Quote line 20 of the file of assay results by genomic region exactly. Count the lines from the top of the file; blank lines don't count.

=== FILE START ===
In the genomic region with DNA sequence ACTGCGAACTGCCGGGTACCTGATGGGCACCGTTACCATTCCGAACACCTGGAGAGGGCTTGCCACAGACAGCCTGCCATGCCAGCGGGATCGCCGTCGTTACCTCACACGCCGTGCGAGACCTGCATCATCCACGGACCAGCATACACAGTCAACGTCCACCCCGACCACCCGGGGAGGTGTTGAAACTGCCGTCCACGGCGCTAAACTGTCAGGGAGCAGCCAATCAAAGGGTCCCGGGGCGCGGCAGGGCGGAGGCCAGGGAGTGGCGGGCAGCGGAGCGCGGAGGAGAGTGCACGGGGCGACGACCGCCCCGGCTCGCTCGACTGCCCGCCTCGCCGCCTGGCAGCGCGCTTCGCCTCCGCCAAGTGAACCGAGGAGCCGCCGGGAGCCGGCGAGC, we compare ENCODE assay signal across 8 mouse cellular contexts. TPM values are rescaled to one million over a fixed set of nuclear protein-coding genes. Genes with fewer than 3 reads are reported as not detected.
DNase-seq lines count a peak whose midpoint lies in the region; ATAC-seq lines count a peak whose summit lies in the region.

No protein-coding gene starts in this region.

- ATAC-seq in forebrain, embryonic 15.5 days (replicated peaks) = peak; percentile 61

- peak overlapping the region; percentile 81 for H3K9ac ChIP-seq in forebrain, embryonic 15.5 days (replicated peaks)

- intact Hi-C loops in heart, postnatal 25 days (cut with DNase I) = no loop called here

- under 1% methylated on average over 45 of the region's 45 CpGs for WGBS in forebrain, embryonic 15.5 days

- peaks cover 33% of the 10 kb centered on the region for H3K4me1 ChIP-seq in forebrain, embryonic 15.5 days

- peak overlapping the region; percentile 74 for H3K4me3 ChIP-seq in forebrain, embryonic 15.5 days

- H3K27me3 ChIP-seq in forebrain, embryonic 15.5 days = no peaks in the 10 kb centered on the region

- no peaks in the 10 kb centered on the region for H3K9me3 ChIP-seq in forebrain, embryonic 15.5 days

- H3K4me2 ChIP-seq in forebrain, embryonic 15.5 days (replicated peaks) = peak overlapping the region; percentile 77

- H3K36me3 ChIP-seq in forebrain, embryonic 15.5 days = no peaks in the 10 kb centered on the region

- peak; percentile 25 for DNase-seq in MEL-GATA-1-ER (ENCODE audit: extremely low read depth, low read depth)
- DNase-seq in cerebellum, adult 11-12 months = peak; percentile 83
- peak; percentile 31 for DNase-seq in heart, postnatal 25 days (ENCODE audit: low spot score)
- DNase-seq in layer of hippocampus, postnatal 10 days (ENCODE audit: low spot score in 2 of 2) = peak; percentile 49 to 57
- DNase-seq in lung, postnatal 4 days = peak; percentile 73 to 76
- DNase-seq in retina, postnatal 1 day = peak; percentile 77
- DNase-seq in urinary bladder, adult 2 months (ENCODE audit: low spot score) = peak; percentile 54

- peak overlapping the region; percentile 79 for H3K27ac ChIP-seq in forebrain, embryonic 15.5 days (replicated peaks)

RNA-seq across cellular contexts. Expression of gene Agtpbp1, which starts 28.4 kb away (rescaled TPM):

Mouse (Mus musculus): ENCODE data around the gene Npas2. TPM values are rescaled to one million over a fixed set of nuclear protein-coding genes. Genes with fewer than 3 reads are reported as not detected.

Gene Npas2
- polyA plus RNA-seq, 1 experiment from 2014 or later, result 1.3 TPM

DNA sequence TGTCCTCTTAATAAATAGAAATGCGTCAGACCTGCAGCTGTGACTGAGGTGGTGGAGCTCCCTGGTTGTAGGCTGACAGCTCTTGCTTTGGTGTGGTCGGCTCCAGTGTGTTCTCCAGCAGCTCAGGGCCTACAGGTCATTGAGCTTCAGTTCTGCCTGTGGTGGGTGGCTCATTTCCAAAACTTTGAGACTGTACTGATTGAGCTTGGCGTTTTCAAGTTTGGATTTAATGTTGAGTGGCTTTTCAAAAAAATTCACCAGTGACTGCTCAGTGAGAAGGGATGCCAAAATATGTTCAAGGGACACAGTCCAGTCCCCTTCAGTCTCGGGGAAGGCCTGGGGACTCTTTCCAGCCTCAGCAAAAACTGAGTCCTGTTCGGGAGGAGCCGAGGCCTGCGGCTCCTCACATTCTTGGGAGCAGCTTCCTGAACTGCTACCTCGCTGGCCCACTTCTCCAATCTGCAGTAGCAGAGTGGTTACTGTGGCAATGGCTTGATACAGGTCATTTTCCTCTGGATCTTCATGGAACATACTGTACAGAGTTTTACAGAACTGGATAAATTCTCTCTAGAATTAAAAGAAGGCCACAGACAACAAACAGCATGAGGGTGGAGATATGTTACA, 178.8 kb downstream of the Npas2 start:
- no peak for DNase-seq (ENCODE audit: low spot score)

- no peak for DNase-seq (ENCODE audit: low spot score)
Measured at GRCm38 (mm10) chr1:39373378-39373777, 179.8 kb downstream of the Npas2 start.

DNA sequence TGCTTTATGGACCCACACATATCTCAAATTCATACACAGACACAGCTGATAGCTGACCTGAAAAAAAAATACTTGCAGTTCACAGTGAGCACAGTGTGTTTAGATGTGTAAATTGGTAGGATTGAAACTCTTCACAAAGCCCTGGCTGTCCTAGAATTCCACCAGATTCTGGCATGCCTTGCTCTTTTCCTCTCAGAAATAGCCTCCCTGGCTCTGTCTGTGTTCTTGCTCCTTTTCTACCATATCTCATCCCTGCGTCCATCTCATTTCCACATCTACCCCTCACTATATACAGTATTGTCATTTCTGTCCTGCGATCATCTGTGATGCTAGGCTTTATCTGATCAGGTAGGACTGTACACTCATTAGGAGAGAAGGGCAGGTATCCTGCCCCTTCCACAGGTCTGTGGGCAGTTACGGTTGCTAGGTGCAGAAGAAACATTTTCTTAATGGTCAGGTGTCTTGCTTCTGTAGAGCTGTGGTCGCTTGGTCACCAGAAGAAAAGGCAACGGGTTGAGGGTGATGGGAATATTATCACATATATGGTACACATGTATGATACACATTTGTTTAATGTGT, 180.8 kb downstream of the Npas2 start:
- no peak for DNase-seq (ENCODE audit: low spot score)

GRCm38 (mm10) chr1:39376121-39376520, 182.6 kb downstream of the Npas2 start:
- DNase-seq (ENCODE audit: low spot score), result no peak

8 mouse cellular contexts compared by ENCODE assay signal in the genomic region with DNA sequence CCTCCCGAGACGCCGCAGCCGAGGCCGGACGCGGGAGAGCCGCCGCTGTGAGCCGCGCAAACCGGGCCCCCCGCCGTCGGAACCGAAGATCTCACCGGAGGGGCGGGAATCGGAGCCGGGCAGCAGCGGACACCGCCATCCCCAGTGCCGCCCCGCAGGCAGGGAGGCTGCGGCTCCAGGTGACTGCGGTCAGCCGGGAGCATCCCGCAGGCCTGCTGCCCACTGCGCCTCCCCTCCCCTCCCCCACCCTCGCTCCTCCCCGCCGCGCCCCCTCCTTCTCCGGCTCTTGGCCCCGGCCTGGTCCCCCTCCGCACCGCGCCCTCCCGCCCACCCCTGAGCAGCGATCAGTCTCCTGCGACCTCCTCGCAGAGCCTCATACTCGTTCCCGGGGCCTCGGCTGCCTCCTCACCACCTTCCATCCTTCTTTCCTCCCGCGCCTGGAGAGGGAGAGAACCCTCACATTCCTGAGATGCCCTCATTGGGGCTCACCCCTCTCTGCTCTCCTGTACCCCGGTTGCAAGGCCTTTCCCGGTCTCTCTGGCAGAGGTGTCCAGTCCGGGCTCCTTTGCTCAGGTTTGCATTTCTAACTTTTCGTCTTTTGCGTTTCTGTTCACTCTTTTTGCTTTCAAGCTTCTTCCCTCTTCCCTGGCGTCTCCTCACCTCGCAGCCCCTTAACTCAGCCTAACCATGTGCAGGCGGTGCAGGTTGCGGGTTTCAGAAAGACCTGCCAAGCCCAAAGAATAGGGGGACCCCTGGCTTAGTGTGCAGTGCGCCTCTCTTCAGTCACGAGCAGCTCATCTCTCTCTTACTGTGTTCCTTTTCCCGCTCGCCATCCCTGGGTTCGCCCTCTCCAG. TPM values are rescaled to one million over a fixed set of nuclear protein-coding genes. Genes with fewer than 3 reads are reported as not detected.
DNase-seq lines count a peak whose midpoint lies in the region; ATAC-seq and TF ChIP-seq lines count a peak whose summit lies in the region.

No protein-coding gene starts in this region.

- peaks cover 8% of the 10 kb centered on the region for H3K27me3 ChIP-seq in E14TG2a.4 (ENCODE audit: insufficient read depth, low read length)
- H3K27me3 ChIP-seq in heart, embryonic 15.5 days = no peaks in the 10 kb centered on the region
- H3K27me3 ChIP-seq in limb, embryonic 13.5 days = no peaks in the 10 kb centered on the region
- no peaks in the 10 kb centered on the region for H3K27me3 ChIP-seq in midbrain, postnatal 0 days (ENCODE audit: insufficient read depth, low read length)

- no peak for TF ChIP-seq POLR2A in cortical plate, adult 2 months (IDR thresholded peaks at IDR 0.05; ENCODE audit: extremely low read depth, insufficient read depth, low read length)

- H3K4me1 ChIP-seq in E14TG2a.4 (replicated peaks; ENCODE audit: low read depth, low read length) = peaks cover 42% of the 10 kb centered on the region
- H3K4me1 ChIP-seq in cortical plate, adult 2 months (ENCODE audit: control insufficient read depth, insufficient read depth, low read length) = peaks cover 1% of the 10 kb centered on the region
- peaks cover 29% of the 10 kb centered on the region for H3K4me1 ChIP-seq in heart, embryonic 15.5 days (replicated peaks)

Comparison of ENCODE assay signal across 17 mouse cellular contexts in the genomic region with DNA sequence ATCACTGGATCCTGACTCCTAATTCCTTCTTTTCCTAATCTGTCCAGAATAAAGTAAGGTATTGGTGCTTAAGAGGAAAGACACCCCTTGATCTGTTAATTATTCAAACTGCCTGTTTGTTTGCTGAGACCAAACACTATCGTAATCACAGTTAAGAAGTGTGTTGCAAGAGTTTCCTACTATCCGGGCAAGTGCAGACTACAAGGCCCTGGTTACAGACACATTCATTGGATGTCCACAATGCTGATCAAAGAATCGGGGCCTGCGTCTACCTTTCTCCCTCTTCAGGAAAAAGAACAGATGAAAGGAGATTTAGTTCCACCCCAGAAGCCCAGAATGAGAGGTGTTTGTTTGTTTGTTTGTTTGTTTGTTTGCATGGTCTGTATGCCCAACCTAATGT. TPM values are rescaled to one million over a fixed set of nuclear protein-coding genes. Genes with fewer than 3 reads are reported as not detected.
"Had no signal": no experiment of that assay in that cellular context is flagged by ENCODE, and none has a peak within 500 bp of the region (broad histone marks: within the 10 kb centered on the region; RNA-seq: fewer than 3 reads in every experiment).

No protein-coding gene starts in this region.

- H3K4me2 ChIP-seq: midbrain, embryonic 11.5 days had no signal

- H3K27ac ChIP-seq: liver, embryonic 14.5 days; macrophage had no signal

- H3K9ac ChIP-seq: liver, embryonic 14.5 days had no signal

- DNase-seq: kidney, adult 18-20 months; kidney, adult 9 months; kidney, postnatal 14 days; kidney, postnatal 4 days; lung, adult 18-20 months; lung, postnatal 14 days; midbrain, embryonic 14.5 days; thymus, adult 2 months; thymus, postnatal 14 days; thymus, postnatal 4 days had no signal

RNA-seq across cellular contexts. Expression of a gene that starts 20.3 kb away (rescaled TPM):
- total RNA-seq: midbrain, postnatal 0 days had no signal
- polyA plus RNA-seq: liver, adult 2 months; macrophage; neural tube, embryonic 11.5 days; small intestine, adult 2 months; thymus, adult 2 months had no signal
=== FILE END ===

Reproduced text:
- DNase-seq in urinary bladder, adult 2 months (ENCODE audit: low spot score) = peak; percentile 54